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Blue Juice [DVD]
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JC (Sean Pertwee) is a dedicated surfer who was king of the surfing waves, when he was younger. Now approaching thirty, his girlfriend Chloe (Catherine Zeta Jones) wants him to stop playing around on the waves and make a commitment. But when his wild friends turn up he has to make the big decision: his girlfriend or his surfboard.
Wax up your boards and hang 10 (or whatever) where the big waves come crashing in: off the English coast at Cornwall. Huh? No endless summer? No two girls for every boy? No, but in Blue Juice one can see what most of us probably never even thought about: the British Isles are indeed islands and, not incongruously, there's a considerable surfing culture with a handful of home-grown legends. One of the latter is JC (Sean Pertwee), a skilled surfer so driven by the challenge and so dedicated to his mates that it threatens his meandering romance with the long-suffering Chloe (Catherine Zeta-Jones). The two have planned an extensive, around-the-world trip as a kind of prelude to discussing marriage, but the arrangement is threatened when three of JC's old childhood chums arrive from London. One of them (played by Steven Mackintosh) is a famous record producer who has sold his soul (in every sense) to reap profits from fashionable electronica. Another (Ewan McGregor) is a chronic screw-up resorting to hustling junk to unsuspecting customers. The last (Peter Gunn) is an anxious sort, terrified of marrying his long-time girlfriend. Together, these four guys look like a pack of nowhere men and they know it: while the story largely focuses on JC and Chloe, there's plenty of material for the supporting characters to indulge in mucho self-loathing. The film never quite jumps off the screen and the script may be hampered by too many layers of character eccentricity, but this is still an enjoyable piece with some fine comic performances. --Tom Keogh, Amazon.com --This text refers to an out of print or unavailable edition of this title.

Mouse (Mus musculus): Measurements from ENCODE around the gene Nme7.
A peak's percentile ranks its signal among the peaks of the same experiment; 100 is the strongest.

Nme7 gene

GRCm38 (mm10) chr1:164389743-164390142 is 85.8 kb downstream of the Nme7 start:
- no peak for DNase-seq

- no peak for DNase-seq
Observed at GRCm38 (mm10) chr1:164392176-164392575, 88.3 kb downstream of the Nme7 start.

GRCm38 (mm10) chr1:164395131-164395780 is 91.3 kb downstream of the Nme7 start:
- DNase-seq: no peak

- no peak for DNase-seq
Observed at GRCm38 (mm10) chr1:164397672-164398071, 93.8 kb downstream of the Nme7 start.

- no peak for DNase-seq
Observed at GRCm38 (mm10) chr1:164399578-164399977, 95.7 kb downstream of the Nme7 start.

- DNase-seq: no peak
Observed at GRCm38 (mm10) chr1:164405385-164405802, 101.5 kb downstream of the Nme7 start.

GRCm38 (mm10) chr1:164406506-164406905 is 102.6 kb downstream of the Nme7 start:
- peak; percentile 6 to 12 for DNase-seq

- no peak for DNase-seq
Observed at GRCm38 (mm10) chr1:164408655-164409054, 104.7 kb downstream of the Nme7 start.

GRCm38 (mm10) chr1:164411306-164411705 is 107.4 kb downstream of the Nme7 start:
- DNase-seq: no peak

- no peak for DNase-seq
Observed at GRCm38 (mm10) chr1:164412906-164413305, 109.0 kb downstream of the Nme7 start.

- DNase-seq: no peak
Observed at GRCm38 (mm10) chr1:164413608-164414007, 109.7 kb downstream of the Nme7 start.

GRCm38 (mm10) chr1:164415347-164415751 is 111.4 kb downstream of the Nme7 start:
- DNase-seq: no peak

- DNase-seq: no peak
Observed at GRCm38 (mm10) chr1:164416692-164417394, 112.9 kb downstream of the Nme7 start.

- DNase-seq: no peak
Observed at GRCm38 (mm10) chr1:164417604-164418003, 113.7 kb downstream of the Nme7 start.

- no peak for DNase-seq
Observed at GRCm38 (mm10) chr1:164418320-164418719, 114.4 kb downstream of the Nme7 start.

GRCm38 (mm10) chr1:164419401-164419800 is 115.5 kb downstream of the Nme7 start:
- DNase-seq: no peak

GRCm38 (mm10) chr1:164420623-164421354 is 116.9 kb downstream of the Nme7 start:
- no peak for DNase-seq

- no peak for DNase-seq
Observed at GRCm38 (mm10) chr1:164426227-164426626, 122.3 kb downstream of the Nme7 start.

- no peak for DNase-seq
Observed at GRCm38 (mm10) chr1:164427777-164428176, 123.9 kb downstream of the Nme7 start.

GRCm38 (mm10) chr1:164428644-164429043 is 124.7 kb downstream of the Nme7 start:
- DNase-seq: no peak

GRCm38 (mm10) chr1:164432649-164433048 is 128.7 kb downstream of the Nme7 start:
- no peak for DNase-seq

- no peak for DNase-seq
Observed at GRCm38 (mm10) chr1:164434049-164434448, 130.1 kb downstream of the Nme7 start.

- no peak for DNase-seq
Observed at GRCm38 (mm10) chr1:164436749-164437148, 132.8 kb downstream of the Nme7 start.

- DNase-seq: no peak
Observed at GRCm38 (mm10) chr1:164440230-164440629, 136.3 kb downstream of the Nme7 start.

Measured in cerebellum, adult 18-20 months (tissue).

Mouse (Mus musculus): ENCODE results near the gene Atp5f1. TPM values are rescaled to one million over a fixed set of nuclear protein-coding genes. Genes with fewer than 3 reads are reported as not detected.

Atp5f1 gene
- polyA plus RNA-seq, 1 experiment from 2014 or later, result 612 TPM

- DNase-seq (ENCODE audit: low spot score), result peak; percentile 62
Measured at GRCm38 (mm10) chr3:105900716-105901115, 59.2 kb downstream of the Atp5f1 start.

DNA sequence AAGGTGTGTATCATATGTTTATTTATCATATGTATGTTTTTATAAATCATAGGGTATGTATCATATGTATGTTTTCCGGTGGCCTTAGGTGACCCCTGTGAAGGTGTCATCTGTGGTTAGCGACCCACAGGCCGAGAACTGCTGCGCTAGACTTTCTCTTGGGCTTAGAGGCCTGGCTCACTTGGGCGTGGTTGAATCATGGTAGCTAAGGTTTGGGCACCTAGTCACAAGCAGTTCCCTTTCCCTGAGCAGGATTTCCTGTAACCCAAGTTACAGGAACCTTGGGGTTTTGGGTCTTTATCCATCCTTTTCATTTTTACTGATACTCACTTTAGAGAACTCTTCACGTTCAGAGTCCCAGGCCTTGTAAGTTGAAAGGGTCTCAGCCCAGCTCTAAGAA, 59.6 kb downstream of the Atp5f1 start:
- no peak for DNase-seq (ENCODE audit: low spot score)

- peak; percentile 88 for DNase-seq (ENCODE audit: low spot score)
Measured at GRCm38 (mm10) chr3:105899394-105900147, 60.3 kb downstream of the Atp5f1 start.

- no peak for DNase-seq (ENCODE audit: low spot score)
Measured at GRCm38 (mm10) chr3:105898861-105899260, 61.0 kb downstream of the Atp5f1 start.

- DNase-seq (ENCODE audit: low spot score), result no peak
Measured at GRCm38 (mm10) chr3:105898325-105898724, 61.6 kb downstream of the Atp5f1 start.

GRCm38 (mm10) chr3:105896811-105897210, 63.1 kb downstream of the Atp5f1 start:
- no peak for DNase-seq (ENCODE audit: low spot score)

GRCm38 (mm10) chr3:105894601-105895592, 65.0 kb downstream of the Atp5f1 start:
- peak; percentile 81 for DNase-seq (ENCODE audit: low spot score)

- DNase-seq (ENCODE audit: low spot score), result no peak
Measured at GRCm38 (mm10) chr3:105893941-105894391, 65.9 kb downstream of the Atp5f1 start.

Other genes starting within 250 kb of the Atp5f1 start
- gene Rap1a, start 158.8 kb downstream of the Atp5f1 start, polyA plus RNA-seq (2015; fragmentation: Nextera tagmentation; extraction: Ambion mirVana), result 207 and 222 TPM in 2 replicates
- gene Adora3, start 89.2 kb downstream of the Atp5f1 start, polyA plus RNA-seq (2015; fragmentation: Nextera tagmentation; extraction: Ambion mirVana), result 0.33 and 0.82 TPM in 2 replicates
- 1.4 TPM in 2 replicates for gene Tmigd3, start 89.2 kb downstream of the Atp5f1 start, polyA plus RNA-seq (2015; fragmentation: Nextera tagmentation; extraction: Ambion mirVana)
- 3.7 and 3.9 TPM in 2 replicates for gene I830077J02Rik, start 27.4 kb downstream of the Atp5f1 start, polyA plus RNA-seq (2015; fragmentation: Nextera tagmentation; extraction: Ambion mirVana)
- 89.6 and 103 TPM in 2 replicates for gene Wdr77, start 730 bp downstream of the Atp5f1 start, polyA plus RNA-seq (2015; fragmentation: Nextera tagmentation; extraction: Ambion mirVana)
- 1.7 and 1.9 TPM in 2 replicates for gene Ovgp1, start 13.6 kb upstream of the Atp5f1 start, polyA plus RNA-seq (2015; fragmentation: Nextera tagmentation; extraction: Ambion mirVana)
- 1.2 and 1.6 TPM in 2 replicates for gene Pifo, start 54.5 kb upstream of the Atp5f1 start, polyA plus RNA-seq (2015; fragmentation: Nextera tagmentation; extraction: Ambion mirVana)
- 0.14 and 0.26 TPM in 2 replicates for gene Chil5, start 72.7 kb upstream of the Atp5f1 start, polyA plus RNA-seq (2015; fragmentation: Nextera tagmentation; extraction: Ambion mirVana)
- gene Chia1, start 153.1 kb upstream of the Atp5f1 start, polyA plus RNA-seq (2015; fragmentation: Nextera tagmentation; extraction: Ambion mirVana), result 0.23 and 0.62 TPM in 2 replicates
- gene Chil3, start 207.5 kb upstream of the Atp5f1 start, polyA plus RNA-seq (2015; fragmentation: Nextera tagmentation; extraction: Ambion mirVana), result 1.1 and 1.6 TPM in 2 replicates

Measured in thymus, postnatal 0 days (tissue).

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Top Customer Reviews